Why did the turtle cross the road? Urban Turtle Festival at Eagle Marsh celebrates reptiles

Judy Donahue won the adult division of the costume contest at Saturday's Urban Turtle Festival at Eagle Marsh for her turtle hat. (Photo by Lisa M. Esquivel Long of News-Sentinel.com)
Zoe Buffenbarger, 1½, puts on a turtle mask for her grandfather Mike Buffenbarger during Saturday's Urban Turtle Festival at Eagle Marsh. (Photo by Lisa M. Esquivel Long of News-Sentinel.com)
Volunteer Bill Oliver buries "turtle eggs" at Saturday's Urban Turtle Festival at Eagle Marsh. (Photo by Lisa M. Esquivel Long of News-Sentinel.com)
A boy dips for creatures in the water at Saturday's Urban Turtle Festival at Eagle Marsh. (Photo by Lisa M. Esquivel Long of News-Sentinel.com)
A "turtle" waves to guests at Saturday's Urban Turtle Festival at Eagle Marsh. (Photo by Lisa M. Esquivel Long of News-Sentinel.com)
Bruce Kingsbury, professor of biology and director of the Environmental Resources Center at Indiana University–Purdue University Fort Wayne, takes photos of the release of a snapping turtle at Saturday's Urban Turtle Festival at Eagle Marsh for her turtle hat. (Photo by Lisa M. Esquivel Long of News-Sentinel.com)
Children take a look at a snapping turtle at Saturday's Urban Turtle Festival at Eagle Marsh. (Photo by Lisa M. Esquivel Long of News-Sentinel.com)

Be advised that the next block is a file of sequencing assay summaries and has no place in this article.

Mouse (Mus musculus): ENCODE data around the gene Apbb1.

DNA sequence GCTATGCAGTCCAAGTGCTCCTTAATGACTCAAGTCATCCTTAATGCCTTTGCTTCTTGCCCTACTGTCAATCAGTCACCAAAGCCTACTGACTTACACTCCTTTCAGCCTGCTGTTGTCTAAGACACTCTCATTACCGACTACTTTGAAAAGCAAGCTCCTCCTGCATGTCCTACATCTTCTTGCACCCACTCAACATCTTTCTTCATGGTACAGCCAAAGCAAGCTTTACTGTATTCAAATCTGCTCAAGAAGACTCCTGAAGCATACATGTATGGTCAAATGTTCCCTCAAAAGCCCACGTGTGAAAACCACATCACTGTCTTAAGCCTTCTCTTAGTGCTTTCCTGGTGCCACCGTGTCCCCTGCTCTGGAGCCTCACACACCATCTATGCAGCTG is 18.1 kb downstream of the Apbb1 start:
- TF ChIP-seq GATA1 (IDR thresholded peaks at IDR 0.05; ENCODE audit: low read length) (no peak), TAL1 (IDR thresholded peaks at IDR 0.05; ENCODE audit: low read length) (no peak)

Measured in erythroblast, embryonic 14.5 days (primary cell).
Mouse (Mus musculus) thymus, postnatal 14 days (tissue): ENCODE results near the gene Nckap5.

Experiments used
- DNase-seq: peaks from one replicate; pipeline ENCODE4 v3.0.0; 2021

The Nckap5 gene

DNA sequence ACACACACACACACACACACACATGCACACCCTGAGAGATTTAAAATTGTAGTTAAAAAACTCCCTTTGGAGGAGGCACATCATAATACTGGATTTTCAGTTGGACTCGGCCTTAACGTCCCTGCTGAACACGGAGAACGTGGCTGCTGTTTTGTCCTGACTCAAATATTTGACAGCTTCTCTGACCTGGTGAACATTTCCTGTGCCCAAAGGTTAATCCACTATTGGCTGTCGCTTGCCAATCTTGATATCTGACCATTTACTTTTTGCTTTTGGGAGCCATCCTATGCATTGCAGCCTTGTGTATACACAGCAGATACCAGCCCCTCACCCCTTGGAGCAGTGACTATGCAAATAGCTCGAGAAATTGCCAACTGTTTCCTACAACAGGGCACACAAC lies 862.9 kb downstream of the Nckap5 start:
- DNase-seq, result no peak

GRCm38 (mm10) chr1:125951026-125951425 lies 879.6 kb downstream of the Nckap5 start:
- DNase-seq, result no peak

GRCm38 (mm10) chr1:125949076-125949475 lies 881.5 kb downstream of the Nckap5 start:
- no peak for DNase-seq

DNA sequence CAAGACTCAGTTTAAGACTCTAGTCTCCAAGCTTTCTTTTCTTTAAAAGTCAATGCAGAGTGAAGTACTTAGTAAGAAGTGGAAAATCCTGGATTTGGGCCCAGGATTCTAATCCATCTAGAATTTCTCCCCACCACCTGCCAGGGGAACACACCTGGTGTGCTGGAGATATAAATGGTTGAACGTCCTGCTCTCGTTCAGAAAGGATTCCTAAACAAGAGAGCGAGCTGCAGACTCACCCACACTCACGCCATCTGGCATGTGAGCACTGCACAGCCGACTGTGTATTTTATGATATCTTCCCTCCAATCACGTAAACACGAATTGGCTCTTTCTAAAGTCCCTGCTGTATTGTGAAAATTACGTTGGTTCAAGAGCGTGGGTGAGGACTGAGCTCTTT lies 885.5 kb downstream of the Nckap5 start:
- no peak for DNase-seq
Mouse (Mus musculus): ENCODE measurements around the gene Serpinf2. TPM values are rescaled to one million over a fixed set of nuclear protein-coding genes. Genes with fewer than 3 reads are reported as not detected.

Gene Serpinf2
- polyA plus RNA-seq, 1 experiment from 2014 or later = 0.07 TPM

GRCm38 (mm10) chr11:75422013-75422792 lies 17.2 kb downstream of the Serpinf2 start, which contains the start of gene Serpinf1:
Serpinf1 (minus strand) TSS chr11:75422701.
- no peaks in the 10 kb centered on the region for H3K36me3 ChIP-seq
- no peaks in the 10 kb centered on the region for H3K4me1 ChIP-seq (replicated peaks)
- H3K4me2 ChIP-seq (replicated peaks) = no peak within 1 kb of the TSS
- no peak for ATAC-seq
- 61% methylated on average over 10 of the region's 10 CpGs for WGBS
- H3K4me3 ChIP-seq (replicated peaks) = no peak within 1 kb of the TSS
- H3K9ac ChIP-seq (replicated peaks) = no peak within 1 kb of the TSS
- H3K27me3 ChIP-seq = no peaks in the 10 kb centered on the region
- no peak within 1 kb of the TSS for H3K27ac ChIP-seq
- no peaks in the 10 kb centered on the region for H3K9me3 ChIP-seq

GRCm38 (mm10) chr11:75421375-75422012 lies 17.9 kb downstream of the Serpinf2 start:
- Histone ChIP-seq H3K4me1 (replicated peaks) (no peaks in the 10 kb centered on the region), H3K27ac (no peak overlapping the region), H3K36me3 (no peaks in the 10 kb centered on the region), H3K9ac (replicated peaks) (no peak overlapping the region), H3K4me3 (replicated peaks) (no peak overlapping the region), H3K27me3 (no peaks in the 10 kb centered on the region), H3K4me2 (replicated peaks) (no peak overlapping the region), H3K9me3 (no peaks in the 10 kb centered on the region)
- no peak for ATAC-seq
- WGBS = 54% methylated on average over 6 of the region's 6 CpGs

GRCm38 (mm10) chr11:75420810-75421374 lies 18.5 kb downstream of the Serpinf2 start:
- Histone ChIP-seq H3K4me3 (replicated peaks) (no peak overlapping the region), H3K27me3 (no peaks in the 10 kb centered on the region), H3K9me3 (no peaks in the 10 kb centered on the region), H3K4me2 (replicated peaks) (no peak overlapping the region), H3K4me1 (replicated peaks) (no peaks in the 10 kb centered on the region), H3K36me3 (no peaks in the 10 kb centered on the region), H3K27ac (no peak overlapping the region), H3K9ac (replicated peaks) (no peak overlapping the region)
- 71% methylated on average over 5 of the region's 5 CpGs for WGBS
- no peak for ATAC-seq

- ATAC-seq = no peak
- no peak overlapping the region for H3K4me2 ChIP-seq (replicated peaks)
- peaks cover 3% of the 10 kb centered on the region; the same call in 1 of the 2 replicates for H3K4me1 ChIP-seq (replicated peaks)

A snapping turtle makes its way into the water during Saturday's Urban Turtle Festival at Eagle Marsh. (Photo courtesy of Bruce Kingsbury)

If you’ve ever taken home a box turtle you found in the wild, you’ve committed a crime.

Jessica Merkling, urban wildlife biologist for the north region of Indiana Department of Natural Resources, gave guests at Saturday’s Urban Turtle Festival a lesson on the shelled reptiles. The Little Rivers Wetlands Project event included free T-shirts, a 5k walk, a look at live turtles, costume contest, crafts and games at the 756-acre marsh, 6801 Engle Road. Bruce Kingsbury and Mark Jordan answered children’s questions about a snapping turtle the two IPFW biologists released back into the wetland’s waters.

The DNR doesn’t recommend keeping turtles as pets, Merkling said. Some can live to be 50 years old, and they require an ultraviolet light. Some have special food and tank needs.

Ways to help turtles:

*If you find one trying to cross a road, move it across the road in the direction it was facing.

*Never pick up a turtle by its tail. Grasp it with both hands at the back of its shell, but watch out in case it tries to bite or claw you.

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